Obama: It’s Not Class Warfare, It’s Math
A visibly stern and ready-for-action President Barack Obama took to the Rose Garden today to explain how he intended to pay for the proposals put forth in the American Jobs Act, and to chide Congress, and especially Speaker of the House John Boehner and the House Republicans, for refusing to pass his legislation.
The President began his speech in an argumentative tone, acknowledging that his American Jobs Act, which he proposed last week, was full of bipartisan ideas accepted by both parties, and also offered a tax break to nearly every working person in America. He blamed Congress for dragging their feet on passing the act, saying, “I’m ready to sign a bill. I’ve got the pens all ready.”
Every proposal is fully paid for, the president explained, and he reminded Republicans and the American people that it will not add to our debt. “The health of our economy depends on what we can do right now. But in the long run, it also depends on our ability to pay down our debt over the decades. If we don’t act, that burden will fall on our children’s shoulders.”
Obama then blamed the Speaker of the House for walking away during debt ceiling negotiations rather than trying to find real solutions that would stimulate the economy as well as bring down the massive debt the government has been accumulating.
The president then launched into his own plans to pay for the American Jobs Act as well as begin the deficit reduction that the Republican Party claims is such an immediate need. “This plan will reduce our debt by more than 4 trillion and it is fair, asking everyone to bear some of the costs.”
The administration plans to reduce spending by reform agricultural subsidies, bringing up the number of farms being paid not to produce crops. He also proposed making modest reductions to federal retirement programs, making cuts to Freddie Mac and Fannie Mae, asking banks to pay back the massive bailout funds they received at the height of the financial crisis, and saving a full $1 trillion as the wars in Iraq and Afghanistan are brought to a close. He also proposed structural reforms in changes to Medicare and Medicaid, to make them more accountable. “But,” he warned, “I will not allow this to be an excuse to turn Medicare into a voucher program.”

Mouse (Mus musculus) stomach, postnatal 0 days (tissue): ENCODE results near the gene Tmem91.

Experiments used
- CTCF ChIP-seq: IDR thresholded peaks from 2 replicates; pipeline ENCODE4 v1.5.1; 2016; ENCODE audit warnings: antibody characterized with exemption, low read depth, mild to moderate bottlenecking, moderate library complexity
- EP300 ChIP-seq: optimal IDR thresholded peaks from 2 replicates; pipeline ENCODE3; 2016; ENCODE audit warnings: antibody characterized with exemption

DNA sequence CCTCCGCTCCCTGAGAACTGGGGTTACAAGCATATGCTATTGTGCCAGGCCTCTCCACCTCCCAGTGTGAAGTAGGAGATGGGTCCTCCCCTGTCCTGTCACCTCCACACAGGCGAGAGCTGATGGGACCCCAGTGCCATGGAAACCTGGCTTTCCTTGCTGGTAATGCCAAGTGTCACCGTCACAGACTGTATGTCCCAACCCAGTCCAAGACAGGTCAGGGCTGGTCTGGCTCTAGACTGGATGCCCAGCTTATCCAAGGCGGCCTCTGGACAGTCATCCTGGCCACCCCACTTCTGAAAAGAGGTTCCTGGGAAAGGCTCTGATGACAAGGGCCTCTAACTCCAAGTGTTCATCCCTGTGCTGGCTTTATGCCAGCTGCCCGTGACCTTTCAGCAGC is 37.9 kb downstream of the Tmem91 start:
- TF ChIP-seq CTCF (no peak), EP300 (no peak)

He re-pledged his support for Medicare and Medicaid, as well as Social Security, and said that despite any reforms, the country will not allow these programs to no longer be the support that Americans have come to rely on. And under no conditions would he be willing to accept any bill that only allowed for spending cuts, without any increase in revenue. “An all cuts plan would ask for sacrifices from the elderly, the poor, and children while leaving the rich and corporations untouched.”
“If we are going to meet our obligations, we have to do it together,” said the president, discussing the need to rescind the tax cuts for the wealthiest and corporations. “The most fortunate among us need to pay their share like everyone else…We can’t afford these lower rates for the wealthy, rates that were supposed to be temporary.”
“Any reform plan will have to raise revenue in order to close the deficit, and middle class taxpayers should not pay a higher tax rate than millionaires and billionaires,” continued Obama, beginning to explain his new “Buffett rule” that would raise the tax rate on capital gains and other investment income for those earning more than $1 million a year. “Explain to me why someone who is making $50 million a year should pay 15% while a teacher making $50K should pay a higher rate. It’s not ‘class warfare’, it’s just the right thing to do. We can either ask the rich to pay more in taxes, or ask seniors to pay more in Medicare. This is not class warfare. It’s math.”
“I will veto any bill that makes changes in benefits but does not ask the wealthiest Americans and corporations to pay their fair share,” the president vowed. “We know what’s right, it’s time to do it.”
Photo from whitehouse.gov